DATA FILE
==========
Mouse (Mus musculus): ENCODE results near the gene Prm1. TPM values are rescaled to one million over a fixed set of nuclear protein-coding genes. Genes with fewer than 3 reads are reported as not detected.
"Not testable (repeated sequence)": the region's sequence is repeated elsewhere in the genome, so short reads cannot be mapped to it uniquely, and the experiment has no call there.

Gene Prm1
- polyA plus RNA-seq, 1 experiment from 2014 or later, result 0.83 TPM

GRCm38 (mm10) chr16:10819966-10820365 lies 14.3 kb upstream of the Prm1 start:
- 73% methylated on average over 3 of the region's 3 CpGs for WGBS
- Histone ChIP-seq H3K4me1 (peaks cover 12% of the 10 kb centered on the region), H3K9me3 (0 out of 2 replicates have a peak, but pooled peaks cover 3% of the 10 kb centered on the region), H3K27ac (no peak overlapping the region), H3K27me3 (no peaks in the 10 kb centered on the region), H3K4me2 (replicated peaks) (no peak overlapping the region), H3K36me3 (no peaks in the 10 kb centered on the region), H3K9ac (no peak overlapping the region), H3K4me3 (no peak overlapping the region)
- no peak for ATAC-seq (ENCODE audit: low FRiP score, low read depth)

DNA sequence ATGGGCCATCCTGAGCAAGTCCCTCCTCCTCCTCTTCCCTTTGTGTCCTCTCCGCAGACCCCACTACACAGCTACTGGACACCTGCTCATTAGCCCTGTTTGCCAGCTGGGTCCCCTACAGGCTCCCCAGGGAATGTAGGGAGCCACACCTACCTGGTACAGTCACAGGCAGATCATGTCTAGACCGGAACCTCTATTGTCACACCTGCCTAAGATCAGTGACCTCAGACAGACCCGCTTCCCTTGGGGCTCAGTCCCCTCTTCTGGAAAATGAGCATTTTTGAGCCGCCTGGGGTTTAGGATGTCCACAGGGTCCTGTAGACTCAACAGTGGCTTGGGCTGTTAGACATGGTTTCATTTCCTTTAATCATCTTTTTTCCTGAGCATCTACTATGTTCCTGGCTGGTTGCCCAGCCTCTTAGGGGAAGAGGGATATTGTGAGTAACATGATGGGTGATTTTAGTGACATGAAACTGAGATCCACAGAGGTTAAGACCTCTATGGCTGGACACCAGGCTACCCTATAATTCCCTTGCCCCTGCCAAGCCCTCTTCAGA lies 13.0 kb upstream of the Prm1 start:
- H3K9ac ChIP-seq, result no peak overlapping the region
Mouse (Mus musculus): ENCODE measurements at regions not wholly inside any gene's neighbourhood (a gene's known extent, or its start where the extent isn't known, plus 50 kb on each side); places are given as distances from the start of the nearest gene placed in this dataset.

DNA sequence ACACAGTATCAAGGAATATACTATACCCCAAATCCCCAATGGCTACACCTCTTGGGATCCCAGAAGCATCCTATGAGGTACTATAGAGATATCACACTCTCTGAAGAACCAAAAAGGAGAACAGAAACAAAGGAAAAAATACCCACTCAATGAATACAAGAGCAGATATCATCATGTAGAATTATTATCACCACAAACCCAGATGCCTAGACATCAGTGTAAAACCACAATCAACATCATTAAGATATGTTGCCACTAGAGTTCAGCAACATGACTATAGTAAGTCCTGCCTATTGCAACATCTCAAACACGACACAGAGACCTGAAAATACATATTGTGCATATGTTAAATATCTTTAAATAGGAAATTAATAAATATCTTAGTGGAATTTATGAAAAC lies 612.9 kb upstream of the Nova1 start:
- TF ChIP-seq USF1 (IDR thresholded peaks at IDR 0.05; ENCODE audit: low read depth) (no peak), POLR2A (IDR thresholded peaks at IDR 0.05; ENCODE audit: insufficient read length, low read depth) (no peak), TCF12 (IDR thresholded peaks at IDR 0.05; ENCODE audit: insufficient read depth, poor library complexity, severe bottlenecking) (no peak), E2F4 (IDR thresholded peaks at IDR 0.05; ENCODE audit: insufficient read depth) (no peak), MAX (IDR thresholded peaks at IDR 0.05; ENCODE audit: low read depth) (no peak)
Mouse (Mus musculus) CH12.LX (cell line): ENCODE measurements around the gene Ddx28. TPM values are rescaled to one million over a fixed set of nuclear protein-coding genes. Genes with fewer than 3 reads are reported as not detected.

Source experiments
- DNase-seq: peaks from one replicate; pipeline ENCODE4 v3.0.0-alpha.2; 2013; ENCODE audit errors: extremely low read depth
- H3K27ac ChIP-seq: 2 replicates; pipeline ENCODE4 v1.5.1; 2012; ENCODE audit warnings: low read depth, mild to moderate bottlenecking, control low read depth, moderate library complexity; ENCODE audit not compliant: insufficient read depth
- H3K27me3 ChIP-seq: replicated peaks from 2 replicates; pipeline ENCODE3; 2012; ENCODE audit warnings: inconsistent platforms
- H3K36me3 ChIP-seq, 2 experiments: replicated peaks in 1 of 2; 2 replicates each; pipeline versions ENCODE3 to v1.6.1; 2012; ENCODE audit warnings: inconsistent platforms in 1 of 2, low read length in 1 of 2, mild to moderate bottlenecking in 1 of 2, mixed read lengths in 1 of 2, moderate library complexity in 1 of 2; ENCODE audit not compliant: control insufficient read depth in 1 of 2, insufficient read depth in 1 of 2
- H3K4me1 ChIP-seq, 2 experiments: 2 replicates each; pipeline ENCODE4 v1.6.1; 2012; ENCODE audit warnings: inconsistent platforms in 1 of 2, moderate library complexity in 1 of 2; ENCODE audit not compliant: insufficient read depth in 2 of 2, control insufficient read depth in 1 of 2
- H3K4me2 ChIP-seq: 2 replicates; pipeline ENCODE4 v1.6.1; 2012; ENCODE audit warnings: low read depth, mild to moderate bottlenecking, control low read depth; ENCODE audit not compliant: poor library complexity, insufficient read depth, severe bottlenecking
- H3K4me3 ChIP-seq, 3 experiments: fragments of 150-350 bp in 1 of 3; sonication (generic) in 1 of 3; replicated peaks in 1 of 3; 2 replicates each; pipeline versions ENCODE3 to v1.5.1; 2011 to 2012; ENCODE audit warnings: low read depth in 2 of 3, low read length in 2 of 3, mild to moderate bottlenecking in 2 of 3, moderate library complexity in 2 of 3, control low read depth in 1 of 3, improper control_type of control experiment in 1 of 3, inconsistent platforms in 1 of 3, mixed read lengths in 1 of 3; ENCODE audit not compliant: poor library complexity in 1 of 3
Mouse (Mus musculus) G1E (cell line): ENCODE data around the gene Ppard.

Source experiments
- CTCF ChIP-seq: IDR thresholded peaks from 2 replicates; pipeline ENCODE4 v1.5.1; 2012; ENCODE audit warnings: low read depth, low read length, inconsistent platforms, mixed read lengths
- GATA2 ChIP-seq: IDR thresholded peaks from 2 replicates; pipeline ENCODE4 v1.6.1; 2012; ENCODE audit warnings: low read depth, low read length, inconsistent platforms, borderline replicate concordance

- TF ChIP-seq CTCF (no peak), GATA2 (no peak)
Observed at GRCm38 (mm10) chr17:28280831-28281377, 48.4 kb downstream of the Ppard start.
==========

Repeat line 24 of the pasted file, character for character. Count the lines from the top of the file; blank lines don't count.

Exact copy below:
Source experiments